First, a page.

Indian nations located across the New York State have won another round in the continuous cigarette tax legal battle against the state: The tribal nations have the right to continue sales of tax-free cigarettes to non-members of the tribes within the territories of the sovereign tribes whereas the court examines whether the new NY tax legislation is constitutional.
Earlier this month the Second Circuit Court of Appeals ruled against the state solicitation to impose an injunction which prohibit the state from taxing cigarette sales on Nations’ land whereas several challenges to the new tax code are pending.
However the court decided to consolidate appeals filed by several Indian Nations in one case. The tribes initiated lawsuits and filed appeals against New York state tax legislation that would oblige them to collect taxes from sales of cigarettes to non-Indians by demanding wholesalers to pay $4.35-per-pack tax on all cigarettes sold across the state and impose the tax on Native tobacco shops.
“Of course this is not final decision, but the ruling by the appeals court permits our stores to continue operation for the near future,” admitted Robert Odawi Porter, leader of Seneca Indian Nation. “We are going to continue the legal fight against this unconstitutional effort by the state that violates our treaty rights and destroys our business as well as the jobs it provides.”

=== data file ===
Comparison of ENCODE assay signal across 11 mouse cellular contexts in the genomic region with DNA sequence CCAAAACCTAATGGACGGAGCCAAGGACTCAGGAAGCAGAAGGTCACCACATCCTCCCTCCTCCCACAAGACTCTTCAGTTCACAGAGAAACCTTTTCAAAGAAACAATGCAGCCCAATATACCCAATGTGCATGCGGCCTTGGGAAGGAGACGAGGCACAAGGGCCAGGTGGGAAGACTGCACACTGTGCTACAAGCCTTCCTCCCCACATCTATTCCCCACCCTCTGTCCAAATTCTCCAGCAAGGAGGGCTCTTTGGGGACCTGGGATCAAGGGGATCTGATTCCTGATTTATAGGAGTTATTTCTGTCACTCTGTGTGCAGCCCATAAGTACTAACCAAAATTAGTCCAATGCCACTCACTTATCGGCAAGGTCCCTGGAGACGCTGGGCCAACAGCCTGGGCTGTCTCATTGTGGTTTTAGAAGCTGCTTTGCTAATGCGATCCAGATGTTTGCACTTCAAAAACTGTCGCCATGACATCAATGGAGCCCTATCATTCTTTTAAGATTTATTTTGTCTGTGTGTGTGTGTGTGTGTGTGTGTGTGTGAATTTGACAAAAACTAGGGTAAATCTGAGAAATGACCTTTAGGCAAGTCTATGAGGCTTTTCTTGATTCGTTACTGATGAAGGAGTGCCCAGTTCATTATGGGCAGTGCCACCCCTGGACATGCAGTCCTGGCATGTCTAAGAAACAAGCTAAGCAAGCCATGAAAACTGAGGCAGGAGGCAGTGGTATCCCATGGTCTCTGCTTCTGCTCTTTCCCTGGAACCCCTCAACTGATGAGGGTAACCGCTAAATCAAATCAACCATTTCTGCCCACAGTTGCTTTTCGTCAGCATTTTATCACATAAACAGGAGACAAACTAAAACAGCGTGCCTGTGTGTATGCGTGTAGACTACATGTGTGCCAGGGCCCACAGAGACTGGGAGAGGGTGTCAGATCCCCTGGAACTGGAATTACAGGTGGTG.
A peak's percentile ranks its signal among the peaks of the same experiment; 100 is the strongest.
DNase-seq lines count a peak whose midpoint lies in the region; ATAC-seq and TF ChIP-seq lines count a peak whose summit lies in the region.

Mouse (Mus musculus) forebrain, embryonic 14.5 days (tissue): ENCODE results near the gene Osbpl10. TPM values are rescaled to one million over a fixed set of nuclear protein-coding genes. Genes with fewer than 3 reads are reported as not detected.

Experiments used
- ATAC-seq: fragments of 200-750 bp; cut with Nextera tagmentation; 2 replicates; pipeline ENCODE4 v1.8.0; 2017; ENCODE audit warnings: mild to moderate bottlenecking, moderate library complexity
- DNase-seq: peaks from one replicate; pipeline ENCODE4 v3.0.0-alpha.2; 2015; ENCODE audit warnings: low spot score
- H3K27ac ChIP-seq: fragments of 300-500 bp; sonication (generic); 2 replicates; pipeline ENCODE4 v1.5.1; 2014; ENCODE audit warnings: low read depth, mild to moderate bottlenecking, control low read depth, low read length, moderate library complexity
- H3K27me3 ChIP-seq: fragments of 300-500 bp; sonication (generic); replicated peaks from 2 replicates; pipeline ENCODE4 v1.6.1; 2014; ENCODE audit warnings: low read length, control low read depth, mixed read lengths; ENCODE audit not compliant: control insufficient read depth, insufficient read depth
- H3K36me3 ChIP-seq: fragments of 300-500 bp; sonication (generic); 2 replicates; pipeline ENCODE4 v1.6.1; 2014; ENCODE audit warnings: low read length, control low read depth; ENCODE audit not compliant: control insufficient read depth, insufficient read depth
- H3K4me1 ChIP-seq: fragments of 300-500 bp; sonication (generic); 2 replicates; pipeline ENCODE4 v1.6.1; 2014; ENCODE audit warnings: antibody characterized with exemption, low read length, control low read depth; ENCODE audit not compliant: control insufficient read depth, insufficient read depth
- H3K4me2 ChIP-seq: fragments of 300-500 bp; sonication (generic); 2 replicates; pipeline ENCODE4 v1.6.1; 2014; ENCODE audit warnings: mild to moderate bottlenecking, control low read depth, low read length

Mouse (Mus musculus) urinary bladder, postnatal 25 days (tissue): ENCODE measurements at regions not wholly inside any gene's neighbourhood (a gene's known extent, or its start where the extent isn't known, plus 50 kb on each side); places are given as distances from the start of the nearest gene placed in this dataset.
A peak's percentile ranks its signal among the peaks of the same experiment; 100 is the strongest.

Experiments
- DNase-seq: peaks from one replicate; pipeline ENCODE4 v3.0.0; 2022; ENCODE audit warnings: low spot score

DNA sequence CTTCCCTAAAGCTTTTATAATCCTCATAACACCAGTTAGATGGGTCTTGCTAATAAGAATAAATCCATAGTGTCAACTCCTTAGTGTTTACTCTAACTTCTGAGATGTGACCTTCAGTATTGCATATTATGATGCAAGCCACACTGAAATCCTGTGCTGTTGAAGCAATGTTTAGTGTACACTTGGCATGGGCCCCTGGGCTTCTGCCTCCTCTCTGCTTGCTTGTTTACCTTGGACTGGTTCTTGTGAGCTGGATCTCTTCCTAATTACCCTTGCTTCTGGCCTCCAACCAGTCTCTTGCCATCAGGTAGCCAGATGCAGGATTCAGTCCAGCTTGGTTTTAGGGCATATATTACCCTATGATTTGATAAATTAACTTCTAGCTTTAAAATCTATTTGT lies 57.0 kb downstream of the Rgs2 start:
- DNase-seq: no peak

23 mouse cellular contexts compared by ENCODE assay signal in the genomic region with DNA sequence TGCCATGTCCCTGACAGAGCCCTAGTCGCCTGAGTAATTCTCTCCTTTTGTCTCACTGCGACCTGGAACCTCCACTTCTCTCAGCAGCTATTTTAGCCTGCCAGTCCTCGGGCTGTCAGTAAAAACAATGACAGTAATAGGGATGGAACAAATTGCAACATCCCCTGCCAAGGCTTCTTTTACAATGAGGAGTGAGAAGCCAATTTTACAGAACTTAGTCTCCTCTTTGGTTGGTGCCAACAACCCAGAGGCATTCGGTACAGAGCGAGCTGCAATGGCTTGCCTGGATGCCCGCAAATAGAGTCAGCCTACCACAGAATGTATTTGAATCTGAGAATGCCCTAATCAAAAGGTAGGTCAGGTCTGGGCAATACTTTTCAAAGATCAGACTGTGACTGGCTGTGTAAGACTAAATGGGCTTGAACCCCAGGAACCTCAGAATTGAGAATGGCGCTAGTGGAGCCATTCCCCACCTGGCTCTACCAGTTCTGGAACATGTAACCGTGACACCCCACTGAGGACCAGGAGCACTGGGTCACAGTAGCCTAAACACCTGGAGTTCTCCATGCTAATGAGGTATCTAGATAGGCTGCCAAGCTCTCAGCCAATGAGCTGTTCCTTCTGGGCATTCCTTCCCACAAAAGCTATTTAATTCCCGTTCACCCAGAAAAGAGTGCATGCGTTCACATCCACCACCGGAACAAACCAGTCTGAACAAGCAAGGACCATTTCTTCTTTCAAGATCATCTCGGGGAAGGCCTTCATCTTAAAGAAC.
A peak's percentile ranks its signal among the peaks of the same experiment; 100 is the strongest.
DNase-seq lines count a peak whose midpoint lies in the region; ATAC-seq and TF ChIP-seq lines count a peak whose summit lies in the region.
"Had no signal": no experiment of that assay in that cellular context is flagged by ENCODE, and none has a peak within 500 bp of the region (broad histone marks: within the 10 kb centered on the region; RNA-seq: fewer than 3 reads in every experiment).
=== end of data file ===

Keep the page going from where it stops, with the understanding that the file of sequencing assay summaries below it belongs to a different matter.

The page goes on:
During the past several months, two separate courts ruled to reject the state from imposing its latest tax strategy.
In October, the U.S. District Court Judge David Hurd, gave a preliminary injunction in a lawsuit initiated by the Oneida Indian Nation against Gov. David Paterson and New York State, requesting the court to decide whether the new tax code is illegal. The tax law, approved last summer, ended the state’s long-term “forbearance” policy that permitted the Indian Nations tobacco business to prosper, earning billions of dollars for the state budget and opening thousands of work positions in the state.
This ruling was hailed by Oneida Nation.
“The Oneida Nation welcomes the decision of the federal appeals court that is continuing to reject New York state’s attempts to infringe the nation’s sovereignty by collecting taxes from wholesalers of products sold across the Oneida reservation as well as other Indian lands throughput this state,” state Mark F. Emery, director of communications. “Although we are convinced that such matters should be decided by negotiation, the Oneida nation is read to protect its freedoms in court.”
In the 25-page ruling, Judge Hurd gave significant evidence against the New York state amendments in tax law.
The judge agreed with Oneida that the legislation would cause irretrievable damage by demanding the nation to pay a $4.35-per-pack tax, which he named “unconstitutional,” since a sovereign nation tribe is not subject to taxation.
The state has filed an appeal against Hurd’s ruling.
Another ruling against the New York state was issued by Judge William Arcara of the Western District Court, who rejected the Seneca and Cayuga Nations’ motion for a preliminary injunction and provided a stay against the state imposing the tax legislation.
Arcara ruled that the nations’ tribal rights “are not unconstitutionally burdened” by the latest cigarette tax legislation, and that Indian nations failed to prove a likeability of success on the merits of their claims.
However, the judge admitted that the tax legislation is likely to have an adverse effect on the nations’ current tobacco businesses.